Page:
But Metrolinx insists that the beavers are interfering with the ‘skills, lifestyle and businesses of residents’ and are disrupting the flow of water
The cause of the water-filled puddle near park to the east of Toronto has everything to do with Canada’s national park. And nothing to do with Toronto’s own beavers.
“Beloved” beavers have been running around public parks in northern Ontario since last summer and residents have been swarming to see them in action. But Metrolinx, the public transit agency that oversees most of Toronto’s roads, rail lines and airports, has been battling with the creatures by clearing the pond with massive buckets of water that could lead to dangerous runoff.
Last week, Metrolinx received a public demand to keep the beavers on in a letter from Ontario premier Kathleen Wynne, whose riding is to the east of the various public parks where beavers are present. A snowy owl and her chicks also visited one park earlier this month.
But Metrolinx insists that the beavers are interfering with the “skills, lifestyle and businesses of residents” and are disrupting the flow of water. They claim that the species – one of Canada’s first animals to benefit from development and humanity’s appetite for modern living – is an invasive species and could harm the ecosystem.
Progressive Conservative MPPs Michelle Rempel and Todd Smith have, meanwhile, called on Metrolinx to allow the beavers to stay where they are and noted that removing them will cost taxpayers about $2m dollars (£1.34m).
The sun shines on an urban pond created by urban beavers. Photograph: Canongate/Alamy
“Metrolinx should respect the natural environment that makes this city so special, especially when you see some of the great design at Metrolinx,” Rempel said. “Just because something is beautiful, it does not mean you have to sacrifice the people.”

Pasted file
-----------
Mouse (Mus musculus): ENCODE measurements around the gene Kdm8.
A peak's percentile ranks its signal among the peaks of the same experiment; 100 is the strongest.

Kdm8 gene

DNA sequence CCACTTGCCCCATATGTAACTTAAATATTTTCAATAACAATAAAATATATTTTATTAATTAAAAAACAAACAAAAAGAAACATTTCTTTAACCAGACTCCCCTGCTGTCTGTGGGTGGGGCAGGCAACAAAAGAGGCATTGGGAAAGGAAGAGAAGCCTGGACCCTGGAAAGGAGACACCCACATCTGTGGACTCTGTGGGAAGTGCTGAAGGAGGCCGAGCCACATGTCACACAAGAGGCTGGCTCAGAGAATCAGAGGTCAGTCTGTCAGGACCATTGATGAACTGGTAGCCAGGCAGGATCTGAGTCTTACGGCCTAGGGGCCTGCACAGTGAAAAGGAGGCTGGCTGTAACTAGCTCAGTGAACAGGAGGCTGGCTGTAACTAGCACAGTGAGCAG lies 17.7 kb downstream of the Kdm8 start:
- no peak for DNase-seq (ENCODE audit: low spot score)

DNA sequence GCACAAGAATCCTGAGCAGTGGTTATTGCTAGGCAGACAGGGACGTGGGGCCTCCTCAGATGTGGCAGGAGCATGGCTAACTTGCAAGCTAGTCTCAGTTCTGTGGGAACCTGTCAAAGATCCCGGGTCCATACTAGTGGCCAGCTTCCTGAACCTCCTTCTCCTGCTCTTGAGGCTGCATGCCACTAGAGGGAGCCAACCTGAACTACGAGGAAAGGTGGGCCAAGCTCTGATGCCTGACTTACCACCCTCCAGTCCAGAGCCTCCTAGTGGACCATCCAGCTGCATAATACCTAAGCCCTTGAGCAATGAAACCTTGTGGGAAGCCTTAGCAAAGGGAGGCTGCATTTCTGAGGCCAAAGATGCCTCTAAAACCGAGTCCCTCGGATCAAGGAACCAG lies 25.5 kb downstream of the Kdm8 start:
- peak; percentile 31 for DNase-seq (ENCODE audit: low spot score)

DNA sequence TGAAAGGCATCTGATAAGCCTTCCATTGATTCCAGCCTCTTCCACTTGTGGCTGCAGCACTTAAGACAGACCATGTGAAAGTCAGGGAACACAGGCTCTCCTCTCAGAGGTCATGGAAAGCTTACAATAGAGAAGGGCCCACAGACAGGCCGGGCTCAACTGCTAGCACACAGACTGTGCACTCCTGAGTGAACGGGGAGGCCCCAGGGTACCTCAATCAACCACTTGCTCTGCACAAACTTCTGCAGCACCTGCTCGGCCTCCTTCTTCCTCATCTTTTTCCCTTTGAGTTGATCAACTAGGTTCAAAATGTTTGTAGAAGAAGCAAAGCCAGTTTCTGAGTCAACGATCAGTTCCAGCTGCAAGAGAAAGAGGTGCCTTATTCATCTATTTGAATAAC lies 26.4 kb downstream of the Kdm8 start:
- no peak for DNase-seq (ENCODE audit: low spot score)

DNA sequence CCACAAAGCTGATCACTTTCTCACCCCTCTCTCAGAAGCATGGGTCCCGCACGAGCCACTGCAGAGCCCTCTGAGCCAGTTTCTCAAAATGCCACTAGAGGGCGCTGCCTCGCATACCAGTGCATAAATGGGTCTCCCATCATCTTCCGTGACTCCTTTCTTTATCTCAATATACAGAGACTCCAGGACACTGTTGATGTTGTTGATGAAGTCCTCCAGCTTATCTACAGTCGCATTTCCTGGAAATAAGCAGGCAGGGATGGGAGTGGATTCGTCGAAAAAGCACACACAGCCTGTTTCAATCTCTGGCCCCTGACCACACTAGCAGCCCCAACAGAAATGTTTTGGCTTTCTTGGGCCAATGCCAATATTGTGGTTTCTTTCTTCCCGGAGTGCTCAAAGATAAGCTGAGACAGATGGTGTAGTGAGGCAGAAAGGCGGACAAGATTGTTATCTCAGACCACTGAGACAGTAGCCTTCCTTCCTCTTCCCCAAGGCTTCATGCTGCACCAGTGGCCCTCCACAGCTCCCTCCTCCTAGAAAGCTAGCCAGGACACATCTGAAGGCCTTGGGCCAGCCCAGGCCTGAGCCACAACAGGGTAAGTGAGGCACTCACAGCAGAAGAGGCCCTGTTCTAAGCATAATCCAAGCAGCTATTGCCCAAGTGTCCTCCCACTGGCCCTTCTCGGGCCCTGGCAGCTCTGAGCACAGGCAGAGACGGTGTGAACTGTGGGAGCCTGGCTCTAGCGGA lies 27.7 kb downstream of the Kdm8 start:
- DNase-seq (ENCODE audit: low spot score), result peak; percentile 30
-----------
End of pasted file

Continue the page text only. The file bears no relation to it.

Rempel noted that Metrolinx is the agency behind the renovations of Toronto’s subway system as well as the important Canada Line light rail project in the west of the city.
Another MPP also urged Metrolinx to take into account the costs and impact of the beavers removal – although Metrolinx claims it is saving about $500,000.
In addition to the plumes of water that have rolled down street-level, the beavers have also created small penises in the banks of the lake.
According to Metrolinx, the beavers have been interfering with human activities with the boom of construction at the site.
Craig Sinclair, manager of the wild game and fish program for the Ontario Department of Natural Resources and Forestry, said the beavers are perfectly suited to that part of the Ontario ecosystem and most could grow to maturity in an area that includes such a freshwater ecosystem as Toronto.
Metrolinx says the beavers are invasive and could harm the ecosystem. Photograph: Matt Dunham/AP
“The fact that Metrolinx is calling them an invasive species shows how little knowledge they have,” he said. “Whether or not they are correct about the beavers is not the issue. The issue is to get the water moving and clear the water so that the fish can get in.”
Sinclair added that Canada has to think about the ecosystem and not think so much about developers and their views.
“If you want to develop a public park, I’m OK with that,” he said. “But the nature of a public park is that it’s there for people to enjoy it and come and sit on the beach, enjoy the sound of the waves and to be a part of it. That needs to happen. But sometimes you can lose your way.”